"Whatever the CIA is doing in Iran — handing out Blackberrys, maybe — isn’t immediately obvious. Which is a good thing. But even if the spy agency has an informant serving tea to Mahmoud Ahmadinejad, there can be little confidence that it really knows what’s going on in Iran. That is not to knock the CIA, which is easy enough on any account. As I was reminded the other day, even the very best intelligence agency can get things wrong in that part of the world. It’s well known that our spy chiefs were surprised and, dare I say it, shocked, when forces unleashed by the Ayatollah Ruhollah Khomeini in Iran in 1978 brought down the CIA-installed shah, who had occupied the Peacock Throne for a quarter of a century, despite the ubiquity of Americans in the country. What is far less well known, however, is that even Israel’s much vaunted intelligence service was surprised by the joint Egypt-Syrian attack in October 1973. And by most accounts, its intelligence on Iran- and Syria-backed Hezbollah guerrillas in southern Lebanon in 2006 was fatally flawed." (CQPolitics)



"IT sounds like Harold Ford Jr. and his wife, fashionista Emily Threlkeld, might be planning on a baby. The Post's Jennifer Gould Keil reports that charismatic Ford, the former Tennessee congressman turned New York banker who's also a regular on MSNBC's 'Morning Joe,' is putting their co-op at 105 Fifth Ave. up for sale for $1.79 million. The pad has classical features and 11-foot high ceilings but only one bedroom, and Ford's been saying on the show they're ready to have a child. Broker Kathy Sloane of Brown Harris Stevens had no comment." (PageSix)



"One Sage came from Omaha, seeking stocks he could hold 'forever.' Another fled Hungary and traded his way to wealth. The third, a rumpled giant, slew the inflation dragon that ravaged the U.S. in the 1970s. Warren Buffett, George Soros and Paul Volcker may look as different as Coca-Cola, Cristal and German lager. Yet all three had this in common: the character and judgment to shun the mob, as can be seen from two new books on the financial crisis, 'The Sages' by Charles R. Morris and 'Our Lot' by Alyssa Katz. Their approaches are poles apart. Morris offers three biographical sketches to show what it takes to rise above financial frenzy. Katz plunges us into the stampede itself, documenting how decades of U.S. social engineering fed the anxiety and greed that drove Americans mad with housing lust. Taken together, they offer insights into how to steer through the crisis and toward a sounder future." (Bloomberg)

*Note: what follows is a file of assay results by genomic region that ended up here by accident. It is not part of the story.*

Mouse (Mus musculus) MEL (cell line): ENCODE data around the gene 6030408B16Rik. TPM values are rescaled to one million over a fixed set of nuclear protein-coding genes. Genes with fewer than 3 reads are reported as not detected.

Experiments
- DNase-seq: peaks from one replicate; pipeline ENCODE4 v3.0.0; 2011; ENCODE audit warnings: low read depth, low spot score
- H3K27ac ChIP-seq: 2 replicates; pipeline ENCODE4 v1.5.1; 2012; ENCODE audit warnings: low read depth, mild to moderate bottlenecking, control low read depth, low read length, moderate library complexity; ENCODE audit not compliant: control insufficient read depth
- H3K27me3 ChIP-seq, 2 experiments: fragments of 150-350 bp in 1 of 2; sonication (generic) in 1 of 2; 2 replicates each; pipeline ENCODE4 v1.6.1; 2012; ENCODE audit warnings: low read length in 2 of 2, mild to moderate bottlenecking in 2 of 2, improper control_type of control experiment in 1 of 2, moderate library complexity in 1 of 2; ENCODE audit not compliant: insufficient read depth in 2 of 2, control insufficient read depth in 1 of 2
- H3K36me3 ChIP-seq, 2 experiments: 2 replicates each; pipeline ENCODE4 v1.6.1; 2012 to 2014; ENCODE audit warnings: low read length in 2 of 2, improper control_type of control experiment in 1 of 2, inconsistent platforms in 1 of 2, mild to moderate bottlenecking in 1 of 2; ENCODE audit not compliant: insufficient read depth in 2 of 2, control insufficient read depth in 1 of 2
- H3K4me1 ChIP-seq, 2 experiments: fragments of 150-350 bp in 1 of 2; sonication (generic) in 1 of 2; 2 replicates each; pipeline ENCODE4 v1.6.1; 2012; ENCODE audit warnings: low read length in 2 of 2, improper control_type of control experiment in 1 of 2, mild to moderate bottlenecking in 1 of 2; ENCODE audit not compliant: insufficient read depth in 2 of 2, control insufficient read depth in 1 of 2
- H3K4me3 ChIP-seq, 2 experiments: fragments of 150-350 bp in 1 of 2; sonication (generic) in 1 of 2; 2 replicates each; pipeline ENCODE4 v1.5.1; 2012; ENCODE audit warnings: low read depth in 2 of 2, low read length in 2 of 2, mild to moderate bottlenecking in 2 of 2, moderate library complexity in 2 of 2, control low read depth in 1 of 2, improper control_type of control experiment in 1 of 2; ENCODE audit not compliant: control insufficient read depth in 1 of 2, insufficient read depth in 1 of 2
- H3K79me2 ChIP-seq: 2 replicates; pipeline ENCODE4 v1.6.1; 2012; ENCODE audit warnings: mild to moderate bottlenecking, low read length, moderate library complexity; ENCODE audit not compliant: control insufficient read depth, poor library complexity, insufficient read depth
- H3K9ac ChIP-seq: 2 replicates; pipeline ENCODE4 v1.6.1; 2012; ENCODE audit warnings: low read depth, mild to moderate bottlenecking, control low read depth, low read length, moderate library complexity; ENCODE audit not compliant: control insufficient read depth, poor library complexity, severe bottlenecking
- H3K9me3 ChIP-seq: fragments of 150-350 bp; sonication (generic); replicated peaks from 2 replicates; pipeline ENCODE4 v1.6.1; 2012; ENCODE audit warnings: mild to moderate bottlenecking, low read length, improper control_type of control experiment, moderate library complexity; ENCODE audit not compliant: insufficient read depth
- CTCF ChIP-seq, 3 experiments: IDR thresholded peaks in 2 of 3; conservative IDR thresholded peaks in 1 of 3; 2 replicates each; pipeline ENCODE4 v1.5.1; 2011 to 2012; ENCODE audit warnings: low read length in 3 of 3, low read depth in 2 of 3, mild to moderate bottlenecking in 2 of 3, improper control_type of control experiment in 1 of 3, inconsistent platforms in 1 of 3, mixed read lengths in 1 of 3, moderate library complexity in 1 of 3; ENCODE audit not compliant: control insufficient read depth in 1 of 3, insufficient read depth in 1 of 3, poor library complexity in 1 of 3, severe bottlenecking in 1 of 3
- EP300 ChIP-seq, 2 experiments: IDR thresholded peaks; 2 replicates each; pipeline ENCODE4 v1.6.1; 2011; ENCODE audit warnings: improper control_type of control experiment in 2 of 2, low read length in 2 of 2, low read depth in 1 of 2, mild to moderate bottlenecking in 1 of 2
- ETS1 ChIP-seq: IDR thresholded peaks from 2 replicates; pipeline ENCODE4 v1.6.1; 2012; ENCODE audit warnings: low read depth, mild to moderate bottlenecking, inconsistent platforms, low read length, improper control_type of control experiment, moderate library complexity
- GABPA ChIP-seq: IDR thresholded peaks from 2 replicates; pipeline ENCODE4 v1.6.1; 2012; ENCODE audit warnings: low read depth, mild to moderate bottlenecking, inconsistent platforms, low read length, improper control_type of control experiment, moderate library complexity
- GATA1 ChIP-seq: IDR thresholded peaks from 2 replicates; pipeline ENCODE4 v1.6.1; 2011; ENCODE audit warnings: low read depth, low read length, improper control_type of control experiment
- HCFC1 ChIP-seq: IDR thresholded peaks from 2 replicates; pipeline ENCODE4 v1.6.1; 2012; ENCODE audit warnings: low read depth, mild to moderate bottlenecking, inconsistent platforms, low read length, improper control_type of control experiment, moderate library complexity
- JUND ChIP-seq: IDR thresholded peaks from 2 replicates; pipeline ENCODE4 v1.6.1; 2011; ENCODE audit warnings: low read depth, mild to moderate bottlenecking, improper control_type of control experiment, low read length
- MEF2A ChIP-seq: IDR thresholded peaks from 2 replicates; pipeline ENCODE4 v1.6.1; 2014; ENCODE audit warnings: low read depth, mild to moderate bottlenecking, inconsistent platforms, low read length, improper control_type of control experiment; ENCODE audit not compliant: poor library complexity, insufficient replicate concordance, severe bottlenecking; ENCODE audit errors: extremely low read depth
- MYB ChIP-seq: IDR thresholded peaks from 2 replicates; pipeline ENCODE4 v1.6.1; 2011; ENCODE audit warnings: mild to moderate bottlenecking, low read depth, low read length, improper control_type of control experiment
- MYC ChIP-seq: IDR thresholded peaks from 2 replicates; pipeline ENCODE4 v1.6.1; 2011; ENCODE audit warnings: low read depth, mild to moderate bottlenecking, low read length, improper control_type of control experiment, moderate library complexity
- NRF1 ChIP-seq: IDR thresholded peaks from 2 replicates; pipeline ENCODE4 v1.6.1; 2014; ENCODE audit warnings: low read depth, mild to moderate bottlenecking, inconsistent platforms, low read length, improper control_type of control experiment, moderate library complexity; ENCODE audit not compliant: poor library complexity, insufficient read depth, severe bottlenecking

"The Huffington Post is trying to monetise its overseas audience, enlisting AdGent 007 to sell localised ads to readers outside the US. The 'internet newspaper' may be highly US-centric but its publishing model - aggregating leading opinions, insight and news - is attracting admiration in international publisher circles, too. European unique users grew 279 percent to 864,000 in the year to May, including 244 percent growth in the UK to 305,000, comScore (NSDQ: SCOR) told paidContent:UK." (Paidcontent)